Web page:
Billy Wagner has taken a slight backseat to Trevor Hoffman in this year's Hall of Fame discussion, but given what Wagner did during his 16 years in the big leagues, there is room for debate that the spotlight throughout the voting season has been focused on the wrong guy.
Maybe "wrong" is too strong a word. After all, Wagner, Hoffman and the third closer on the ballot -- Lee Smith, who's back for a 14th try -- have all done plenty to merit consideration. But when the topic of relievers comes up, Hoffman is always mentioned first, as the most likely of the three to gain entry in 2016.
This really is for one main reason: saves. Hoffman has 601 of them, second most in history and 179 ahead of Wagner's 422, fifth-highest.
While there never was a magic number for closers to guarantee entry to the Hall -- to date, only five closers have been elected -- it's been widely assumed in general circles that Hoffman's total in that lone category is enough to push him through.
And it may be. But there is an argument to be made that Wagner might just be the best closer on the ballot. It depends on the voters' criteria, which, thanks to modern-day metrics, largely debunk the importance of the more traditional stats -- especially saves.
This isn't some outside-the-box thinking. The save, while useful, is also understood to be flawed -- and not just among numbers-minded analysts. It's pretty much a universal theory.
"The numbers that stand out to me are not just saves," Wagner said the day the ballot was announced. "It's the big numbers: ERA, strikeouts, batting average against. How do they show dominance? Those are dominant numbers. Saves are just tied along with it."
And that's one of the main reasons why Hall of Fame voting in this particular area has become so murky.
The main knock on Wagner is his innings pitched -- 903, the lowest among all elite closers in history by a significant margin. In fact, no reliever has ever been elected to the Hall with fewer than 1,000 career innings pitched.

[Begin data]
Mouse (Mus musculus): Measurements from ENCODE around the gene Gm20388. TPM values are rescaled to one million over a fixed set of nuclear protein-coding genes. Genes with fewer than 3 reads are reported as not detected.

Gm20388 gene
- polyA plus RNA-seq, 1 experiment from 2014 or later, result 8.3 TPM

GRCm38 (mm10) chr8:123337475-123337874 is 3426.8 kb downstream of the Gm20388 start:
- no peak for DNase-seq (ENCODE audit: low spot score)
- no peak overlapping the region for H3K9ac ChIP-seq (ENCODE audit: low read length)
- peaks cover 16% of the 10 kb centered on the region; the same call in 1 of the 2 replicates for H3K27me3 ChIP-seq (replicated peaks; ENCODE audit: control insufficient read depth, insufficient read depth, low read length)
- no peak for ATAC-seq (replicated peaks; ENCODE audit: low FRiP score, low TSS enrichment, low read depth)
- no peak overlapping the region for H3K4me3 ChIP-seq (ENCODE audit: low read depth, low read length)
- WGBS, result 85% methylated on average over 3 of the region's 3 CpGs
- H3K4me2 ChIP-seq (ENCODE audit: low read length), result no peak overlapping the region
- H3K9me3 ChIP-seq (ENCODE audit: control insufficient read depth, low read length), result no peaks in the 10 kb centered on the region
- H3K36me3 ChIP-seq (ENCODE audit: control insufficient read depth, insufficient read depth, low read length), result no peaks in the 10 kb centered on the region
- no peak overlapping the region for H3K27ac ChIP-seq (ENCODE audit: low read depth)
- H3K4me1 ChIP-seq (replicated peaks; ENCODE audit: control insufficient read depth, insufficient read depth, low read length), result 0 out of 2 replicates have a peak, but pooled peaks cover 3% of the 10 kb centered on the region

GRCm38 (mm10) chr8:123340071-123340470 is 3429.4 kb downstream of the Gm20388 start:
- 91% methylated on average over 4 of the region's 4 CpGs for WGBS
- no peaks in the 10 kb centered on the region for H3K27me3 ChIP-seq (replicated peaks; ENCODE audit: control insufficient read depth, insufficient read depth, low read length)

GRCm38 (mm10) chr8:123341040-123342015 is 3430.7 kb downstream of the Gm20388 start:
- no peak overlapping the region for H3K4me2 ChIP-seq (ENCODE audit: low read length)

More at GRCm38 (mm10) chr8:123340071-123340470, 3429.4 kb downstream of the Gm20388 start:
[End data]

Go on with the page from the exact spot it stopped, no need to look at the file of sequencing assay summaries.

But what made Wagner so elite is what he did while pitching those 903 innings.
He had more strikeouts than either of his two contemporaries. His 1,196 K's are just a tick better than Mariano Rivera's 1,173 (Rivera also pitched three more years than Wagner). Hoffman, who pitched four years longer than Wagner, had 1,133 strikeouts.
Wagner's career ERA is 2.31, second-lowest to only Rivera (2.21) among pitchers with that many innings from 1920 to present. Dating back to 1900, Wagner has the highest strikeout-per-nine-innings ratio (11.92) among pitchers with at least 900 innings.
Wagner's WHIP of 1.00 is tied with Eckersley for the lowest among all elite closers, including the other two on the ballot, Hoffman and Smith.
Plenty of evidence exists to support the theory that Wagner was a far more dominant closer than Hoffman, but while Wagner acknowledges that saves don't tell the whole story, they're still a big part of it. And when it comes to Hoffman, Wagner has few doubts about where he fits into history.
"It's hard to believe he isn't looked at as a shoo-in as a Hall of Famer, with 600 saves," Wagner said. "His numbers alone speak volumes. I think he has an 88, 89 save percentage. He had a different way of how he dominated a team."
Wagner has a point. While Wagner blew hitters away with a 100-mph fastball, Hoffman earned his paychecks by confusing them with a changeup that hitters could not decipher. In addition to saves, Hoffman also has longevity as an ally, something Hall voters will have to take into account as they weigh his candidacy. He pitched 18 years and lasted until age 42. That goes a long way in Hall consideration.
For Wagner, his philosophy about the importance of closers is simple: take them out of the equation and see how good your team is without them.
"There's only a few people that have demonstrated that they can go out there night in and night out and handle the stress of getting the last three outs," Wagner said. "Doing it on a nightly basis and having the longevity to prove it counts for a lot."
Alyson Footer is a national correspondent for MLB.com. Follow her on Twitter @alysonfooter. This story was not subject to the approval of Major League Baseball or its clubs.